It’s Wednesday, September 8, and all the biggest fires are burning in California

Good morning, Nate here. There are 81 large fires burning in 11 U.S. states right now. Some 5.1 million acres have burned so far this year, and wildfire suppression costs have reached $3.3 billion. The biggest of the lot, the Dixie Fire, is already one of the largest wildfires in California history, topped only by last year’s August Complex, which burned more than a million acres. But the Dixie Fire is closing in on that record. Some other regions of the country experienced their biggest burns long ago: The Miramichi Fire of 1825 that cut across Maine and into Canada, the Great Michigan Fire of 1871, and The Big Burn of 1910 in the Rocky Mountains. Each consumed millions of acres. Now it’s California’s turn: Nine of the 10 biggest wildfires in the state’s history have occurred in the last decade — six of those since the start of last year.

5.1 million acres burned to date

Data Visualization by Clayton Aldern

In the drought-stricken West, fires further threaten water supplies

Zoya here. Some evacuation orders were downgraded to warnings this week for parts of Lake Tahoe as firefighters managed to contain 49 percent of the Caldor Fire, a blaze that threatened to wipe out towns surrounding North America’s largest alpine lake. But even though Caldor has so far been kept away from South Lake Tahoe, ash from the blaze has reached Lake Tahoe, turning its famed crystal blue waters cloudy. Scientists aren’t yet sure whether the murkiness will encourage more algae blooms or cause other damage, but they know from past experience that wildfire ash, soot, and smoke can have lasting effects on water quality and, by association, public health.

In 2018, a faulty transmission line on Camp Creek Road in Northern California’s Butte County ignited the deadliest and most destructive wildfire in the state’s history. The Camp Fire left behind razed towns and charred landscapes and also sent a cocktail of volatile compounds into the town of Paradise’s 172-mile network of underground water pipes. In order to rid its water supply of fire-borne contaminants such as benzene, toluene, and xylene — chemicals linked to adverse health effects in humans — Paradise had to spend millions clearing and replacing its pipes.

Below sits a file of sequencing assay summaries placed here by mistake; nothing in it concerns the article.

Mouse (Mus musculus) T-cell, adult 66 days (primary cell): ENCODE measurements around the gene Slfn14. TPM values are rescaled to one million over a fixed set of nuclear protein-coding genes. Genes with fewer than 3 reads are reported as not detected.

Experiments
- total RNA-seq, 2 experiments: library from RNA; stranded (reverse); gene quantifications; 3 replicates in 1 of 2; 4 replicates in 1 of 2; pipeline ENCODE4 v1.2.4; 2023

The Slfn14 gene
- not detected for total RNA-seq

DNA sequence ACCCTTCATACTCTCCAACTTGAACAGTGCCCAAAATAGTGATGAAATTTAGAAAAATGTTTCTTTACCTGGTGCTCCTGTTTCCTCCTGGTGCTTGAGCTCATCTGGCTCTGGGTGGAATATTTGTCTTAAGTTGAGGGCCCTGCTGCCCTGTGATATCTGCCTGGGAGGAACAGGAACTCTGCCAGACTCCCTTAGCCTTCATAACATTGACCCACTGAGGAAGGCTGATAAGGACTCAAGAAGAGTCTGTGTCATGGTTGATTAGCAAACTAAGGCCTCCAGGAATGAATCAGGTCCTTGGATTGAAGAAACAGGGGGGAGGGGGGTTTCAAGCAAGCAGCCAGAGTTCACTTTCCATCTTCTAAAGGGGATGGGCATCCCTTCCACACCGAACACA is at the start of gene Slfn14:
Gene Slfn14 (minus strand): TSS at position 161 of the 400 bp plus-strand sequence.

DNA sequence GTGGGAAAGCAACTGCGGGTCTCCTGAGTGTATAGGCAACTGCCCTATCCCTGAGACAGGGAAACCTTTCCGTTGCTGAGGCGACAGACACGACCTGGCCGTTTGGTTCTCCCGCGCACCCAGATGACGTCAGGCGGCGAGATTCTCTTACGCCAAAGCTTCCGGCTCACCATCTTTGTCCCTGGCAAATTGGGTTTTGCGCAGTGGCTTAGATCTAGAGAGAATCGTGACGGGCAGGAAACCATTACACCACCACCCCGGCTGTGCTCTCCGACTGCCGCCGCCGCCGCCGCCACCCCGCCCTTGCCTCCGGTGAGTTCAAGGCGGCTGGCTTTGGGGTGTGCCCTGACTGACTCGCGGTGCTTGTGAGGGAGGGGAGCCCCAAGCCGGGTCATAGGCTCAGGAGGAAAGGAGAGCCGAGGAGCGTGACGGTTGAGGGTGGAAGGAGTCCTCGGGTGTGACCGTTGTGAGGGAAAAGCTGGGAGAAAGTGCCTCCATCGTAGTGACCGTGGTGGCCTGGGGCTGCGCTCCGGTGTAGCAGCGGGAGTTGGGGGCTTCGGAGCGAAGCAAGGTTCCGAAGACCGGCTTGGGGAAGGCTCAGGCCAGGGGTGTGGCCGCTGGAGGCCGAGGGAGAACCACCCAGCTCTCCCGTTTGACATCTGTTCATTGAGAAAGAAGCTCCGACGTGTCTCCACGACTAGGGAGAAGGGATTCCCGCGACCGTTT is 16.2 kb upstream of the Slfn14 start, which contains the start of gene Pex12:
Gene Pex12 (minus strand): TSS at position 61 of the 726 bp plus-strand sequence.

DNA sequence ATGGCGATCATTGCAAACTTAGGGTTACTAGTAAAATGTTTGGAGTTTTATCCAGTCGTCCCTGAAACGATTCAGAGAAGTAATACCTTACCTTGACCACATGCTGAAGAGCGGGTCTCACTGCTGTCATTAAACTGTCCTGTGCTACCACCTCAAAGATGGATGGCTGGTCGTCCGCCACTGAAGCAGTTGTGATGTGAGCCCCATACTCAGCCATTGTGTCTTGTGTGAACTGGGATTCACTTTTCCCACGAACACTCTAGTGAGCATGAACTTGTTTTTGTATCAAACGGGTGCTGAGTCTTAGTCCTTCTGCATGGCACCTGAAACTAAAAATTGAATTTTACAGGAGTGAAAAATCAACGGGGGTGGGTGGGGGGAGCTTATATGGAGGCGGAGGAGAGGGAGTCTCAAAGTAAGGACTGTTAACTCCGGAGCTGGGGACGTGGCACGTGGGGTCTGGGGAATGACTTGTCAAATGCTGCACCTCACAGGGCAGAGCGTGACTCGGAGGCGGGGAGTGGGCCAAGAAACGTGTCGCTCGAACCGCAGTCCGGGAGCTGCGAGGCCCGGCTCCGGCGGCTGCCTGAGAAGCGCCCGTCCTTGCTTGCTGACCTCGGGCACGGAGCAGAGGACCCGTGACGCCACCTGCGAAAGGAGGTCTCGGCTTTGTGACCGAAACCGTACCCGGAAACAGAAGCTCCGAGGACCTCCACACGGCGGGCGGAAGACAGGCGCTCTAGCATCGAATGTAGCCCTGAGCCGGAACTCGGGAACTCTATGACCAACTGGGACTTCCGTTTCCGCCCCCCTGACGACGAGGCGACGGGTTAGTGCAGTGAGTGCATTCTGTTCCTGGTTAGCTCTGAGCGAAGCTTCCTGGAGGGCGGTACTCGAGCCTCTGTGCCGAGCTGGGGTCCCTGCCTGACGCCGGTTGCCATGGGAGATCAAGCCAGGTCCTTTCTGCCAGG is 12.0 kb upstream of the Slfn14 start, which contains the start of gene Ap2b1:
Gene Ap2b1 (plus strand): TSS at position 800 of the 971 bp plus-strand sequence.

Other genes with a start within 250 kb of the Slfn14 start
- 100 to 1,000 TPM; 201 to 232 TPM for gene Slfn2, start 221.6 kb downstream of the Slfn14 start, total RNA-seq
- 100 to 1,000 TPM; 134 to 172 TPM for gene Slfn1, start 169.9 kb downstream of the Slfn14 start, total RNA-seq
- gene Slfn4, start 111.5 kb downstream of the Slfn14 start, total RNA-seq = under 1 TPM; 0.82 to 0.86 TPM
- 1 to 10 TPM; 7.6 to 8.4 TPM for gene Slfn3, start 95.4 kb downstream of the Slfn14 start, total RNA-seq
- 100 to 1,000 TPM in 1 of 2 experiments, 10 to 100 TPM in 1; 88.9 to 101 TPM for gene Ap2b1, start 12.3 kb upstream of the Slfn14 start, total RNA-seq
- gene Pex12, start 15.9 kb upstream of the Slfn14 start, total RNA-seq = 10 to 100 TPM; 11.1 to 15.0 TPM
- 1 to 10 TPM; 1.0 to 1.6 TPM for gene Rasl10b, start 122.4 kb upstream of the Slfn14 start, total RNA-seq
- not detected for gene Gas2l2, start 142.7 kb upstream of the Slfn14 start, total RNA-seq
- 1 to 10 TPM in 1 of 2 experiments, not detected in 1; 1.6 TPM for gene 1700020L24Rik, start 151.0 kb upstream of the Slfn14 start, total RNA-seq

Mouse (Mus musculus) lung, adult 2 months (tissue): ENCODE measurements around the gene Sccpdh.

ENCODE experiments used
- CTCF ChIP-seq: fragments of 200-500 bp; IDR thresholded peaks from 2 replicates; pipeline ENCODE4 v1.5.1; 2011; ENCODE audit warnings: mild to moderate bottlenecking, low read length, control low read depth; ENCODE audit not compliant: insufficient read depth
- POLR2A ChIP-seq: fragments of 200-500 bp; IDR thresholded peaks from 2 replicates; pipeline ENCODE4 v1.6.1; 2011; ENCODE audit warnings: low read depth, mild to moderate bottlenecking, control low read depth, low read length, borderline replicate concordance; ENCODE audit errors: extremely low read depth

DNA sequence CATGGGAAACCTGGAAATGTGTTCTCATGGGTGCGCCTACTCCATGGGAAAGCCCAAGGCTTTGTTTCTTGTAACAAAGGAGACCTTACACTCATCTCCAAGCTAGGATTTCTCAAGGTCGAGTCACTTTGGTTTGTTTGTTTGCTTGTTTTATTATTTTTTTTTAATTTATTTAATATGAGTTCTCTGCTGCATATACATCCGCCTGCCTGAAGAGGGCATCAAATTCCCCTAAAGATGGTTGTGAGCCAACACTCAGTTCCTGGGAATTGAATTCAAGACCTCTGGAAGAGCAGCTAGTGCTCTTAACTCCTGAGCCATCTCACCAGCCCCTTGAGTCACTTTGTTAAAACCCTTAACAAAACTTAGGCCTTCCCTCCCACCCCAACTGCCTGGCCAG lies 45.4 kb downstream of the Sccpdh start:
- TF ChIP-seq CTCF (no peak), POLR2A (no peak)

A smoky sunset is seen over Lake Tahoe in this view from Lakeside Beach in South Lake Tahoe

A smoky sunset is seen over Lake Tahoe on September 6. Jane Tyska / Digital First Media / East Bay Times via Getty Images

A recent article by a team of researchers from the American Geophysical Union, or AGU, illuminates the breadth of the wildfire-related water quality crisis across the country. When a fire burns through an area, it leaves a layer of loose ash on the ground. The lightweight ash contains tiny particles called dissolved organic matter, which can linger in burned landscapes for years, even decades. When rains eventually come, as they will later this year in California and other states badly affected by wildfire, that organic matter, called PyDOM, can leach into nearby water sources, creating a host of problems that are expensive and difficult to address.

The AGU researchers clocked changes in water coloration and taste following nine major wildfires in California, South Carolina, and Colorado between 2002 and 2020. They noted that PyDOM served as a kind of petri dish for microbial growth in water in burned watersheds. This required cities and towns to pour more treatment chemicals into their water, like chlorine and ferric iron. But the disinfection process creates its own set of problems: Disinfectants can form byproducts with PyDOM, and some of those can be toxic. Chloramination, for example, a process used to disinfect drinking water, can produce N-nitrosodimethylamine — a chemical compound that is a known carcinogen in laboratory animals — when it’s introduced into water that contains PyDOM.

Wildfire ash runoff doesn’t just make water treatment more complicated and pricey, it may also create dangerous knock-on effects. Burned biomass, fire retardant, and suppression chemicals such as inorganic nitrogen and phosphorus can choke aquatic wildlife where they enter rivers and streams and spark algal blooms. Some of those blooms contain algae that create naturally-occurring brain and liver toxins and complicate water treatment.

All of these fire-related side effects on the country’s water supply pose problems long after the flames are gone. And, as climate change fuels bigger and more intense fires, the threat to water quality is sure to become an increasingly urgent concern. “As wildfires burn hotter and consume more fuel in future climates, water quality will progressively degrade,” the researchers said. Water utilities, they noted, need to prepare.